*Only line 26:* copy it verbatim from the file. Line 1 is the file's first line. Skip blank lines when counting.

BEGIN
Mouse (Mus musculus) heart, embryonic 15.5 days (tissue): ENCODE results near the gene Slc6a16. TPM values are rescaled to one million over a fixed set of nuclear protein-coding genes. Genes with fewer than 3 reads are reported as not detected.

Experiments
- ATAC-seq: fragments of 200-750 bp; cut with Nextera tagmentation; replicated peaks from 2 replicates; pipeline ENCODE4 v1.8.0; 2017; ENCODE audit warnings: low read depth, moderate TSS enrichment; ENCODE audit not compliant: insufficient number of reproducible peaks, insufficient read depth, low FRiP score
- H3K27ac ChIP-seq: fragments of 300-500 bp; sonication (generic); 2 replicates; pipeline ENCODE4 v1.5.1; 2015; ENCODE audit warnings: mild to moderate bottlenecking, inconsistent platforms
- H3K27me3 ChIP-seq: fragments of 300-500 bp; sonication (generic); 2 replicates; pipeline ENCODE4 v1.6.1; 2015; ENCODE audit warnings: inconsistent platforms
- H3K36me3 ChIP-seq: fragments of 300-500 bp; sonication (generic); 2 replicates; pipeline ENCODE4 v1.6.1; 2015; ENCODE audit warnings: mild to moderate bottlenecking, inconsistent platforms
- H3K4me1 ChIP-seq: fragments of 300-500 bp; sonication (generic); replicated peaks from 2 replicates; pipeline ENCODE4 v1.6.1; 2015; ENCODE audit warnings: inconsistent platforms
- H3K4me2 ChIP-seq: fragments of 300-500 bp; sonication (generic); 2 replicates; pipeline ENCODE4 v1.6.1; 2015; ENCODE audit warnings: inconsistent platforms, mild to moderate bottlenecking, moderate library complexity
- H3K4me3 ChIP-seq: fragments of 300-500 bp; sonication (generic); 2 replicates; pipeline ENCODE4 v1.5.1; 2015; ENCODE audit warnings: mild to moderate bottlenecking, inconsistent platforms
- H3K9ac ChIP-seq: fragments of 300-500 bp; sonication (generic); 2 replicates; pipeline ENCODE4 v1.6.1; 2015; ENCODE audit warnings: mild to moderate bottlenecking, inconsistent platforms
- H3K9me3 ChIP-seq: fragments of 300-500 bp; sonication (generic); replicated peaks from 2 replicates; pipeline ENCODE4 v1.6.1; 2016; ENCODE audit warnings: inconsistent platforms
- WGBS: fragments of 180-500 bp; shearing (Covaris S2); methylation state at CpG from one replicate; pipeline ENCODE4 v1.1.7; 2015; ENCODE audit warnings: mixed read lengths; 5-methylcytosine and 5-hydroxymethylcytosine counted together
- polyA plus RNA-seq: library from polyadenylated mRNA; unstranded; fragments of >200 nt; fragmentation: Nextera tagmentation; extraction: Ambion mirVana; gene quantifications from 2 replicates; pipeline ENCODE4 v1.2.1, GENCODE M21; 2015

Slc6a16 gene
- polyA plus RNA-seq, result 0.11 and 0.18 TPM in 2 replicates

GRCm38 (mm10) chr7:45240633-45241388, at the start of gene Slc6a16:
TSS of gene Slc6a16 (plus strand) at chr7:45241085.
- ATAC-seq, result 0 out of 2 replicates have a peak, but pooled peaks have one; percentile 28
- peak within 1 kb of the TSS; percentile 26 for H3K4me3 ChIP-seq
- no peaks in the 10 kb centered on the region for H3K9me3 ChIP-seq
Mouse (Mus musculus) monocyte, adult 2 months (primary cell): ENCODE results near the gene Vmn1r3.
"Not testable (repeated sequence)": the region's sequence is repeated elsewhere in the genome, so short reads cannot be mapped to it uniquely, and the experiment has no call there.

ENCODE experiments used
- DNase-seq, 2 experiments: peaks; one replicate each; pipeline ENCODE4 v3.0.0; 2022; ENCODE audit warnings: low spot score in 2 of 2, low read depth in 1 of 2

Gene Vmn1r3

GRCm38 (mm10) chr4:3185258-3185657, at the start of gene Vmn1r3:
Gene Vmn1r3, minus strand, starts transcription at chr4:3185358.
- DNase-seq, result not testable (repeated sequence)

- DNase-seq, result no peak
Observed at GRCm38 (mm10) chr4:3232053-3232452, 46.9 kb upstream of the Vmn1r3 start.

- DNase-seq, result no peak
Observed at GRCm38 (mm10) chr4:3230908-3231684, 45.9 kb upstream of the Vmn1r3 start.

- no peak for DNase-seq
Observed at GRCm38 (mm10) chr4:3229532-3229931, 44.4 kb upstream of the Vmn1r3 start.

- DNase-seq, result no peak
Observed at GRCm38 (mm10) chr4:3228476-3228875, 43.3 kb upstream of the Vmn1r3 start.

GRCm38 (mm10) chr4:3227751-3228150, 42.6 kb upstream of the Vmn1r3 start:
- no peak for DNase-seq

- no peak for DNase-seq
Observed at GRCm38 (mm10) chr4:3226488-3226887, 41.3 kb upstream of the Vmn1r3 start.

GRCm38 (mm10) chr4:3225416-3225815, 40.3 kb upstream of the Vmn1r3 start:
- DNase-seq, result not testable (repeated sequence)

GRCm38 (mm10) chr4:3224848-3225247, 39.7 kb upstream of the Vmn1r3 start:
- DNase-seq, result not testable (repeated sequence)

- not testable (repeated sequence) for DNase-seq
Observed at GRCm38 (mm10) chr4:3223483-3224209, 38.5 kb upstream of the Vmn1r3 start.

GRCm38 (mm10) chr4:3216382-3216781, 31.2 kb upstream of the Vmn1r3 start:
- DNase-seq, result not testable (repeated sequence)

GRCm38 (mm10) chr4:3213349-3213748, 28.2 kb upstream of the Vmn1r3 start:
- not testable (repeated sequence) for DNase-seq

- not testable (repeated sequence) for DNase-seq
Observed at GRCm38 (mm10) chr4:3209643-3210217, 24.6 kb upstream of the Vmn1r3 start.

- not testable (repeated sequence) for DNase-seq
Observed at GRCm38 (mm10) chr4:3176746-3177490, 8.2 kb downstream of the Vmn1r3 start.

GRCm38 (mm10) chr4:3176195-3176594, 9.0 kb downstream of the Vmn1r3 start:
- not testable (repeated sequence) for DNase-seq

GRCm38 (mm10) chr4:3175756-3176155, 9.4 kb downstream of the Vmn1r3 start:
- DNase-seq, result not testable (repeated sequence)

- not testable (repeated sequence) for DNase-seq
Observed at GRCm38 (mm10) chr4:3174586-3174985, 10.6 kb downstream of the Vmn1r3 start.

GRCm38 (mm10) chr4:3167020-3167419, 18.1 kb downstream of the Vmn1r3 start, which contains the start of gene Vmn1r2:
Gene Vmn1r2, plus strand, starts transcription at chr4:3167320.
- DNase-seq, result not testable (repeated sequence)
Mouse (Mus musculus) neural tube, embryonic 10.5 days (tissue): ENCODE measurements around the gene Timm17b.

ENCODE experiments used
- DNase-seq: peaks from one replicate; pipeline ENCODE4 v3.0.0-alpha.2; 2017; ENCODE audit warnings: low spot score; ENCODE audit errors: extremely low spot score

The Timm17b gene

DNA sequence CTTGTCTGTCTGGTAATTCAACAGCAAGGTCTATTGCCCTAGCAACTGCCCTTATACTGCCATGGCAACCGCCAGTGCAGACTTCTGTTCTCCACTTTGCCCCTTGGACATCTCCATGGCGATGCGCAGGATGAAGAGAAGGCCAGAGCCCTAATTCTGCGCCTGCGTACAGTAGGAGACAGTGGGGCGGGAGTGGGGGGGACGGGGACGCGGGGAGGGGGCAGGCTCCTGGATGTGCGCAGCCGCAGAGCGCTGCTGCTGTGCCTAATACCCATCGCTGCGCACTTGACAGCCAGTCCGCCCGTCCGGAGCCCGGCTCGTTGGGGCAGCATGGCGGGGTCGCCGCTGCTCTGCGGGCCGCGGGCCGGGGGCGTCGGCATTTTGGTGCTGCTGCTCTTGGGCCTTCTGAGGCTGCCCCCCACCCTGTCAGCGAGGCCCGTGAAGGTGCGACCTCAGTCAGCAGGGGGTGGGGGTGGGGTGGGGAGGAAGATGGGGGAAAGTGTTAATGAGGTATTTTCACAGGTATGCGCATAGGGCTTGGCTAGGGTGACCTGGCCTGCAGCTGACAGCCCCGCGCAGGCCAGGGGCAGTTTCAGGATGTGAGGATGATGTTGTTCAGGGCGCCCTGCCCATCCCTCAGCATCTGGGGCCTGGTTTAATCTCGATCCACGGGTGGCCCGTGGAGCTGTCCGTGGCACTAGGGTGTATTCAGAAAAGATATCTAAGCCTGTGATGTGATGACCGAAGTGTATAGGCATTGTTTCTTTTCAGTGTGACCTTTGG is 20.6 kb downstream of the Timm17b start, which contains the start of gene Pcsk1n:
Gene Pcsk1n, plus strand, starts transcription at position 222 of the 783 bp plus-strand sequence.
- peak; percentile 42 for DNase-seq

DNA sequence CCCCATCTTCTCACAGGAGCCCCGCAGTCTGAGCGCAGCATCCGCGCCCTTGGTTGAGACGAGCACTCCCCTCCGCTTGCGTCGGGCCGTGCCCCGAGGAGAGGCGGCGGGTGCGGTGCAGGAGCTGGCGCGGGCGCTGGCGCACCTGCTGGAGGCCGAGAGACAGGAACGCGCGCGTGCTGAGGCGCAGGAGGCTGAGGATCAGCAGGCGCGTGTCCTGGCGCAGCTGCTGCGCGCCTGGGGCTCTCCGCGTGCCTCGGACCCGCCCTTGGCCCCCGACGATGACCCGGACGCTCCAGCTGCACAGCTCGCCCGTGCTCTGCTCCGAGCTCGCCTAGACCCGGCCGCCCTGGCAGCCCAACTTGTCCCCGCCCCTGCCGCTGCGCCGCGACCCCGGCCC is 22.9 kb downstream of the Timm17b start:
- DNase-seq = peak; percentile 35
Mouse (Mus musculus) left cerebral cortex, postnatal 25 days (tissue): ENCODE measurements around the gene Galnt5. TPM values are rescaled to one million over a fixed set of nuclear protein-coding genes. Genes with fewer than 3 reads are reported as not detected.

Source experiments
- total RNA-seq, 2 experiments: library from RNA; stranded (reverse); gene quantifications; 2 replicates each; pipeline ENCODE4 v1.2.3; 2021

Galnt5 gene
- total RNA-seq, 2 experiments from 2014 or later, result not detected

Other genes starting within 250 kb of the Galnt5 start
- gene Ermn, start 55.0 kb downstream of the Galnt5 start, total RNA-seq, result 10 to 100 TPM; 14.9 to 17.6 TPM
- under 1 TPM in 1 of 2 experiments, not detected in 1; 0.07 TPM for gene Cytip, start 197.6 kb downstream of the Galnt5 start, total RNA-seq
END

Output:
GRCm38 (mm10) chr4:3185258-3185657, at the start of gene Vmn1r3: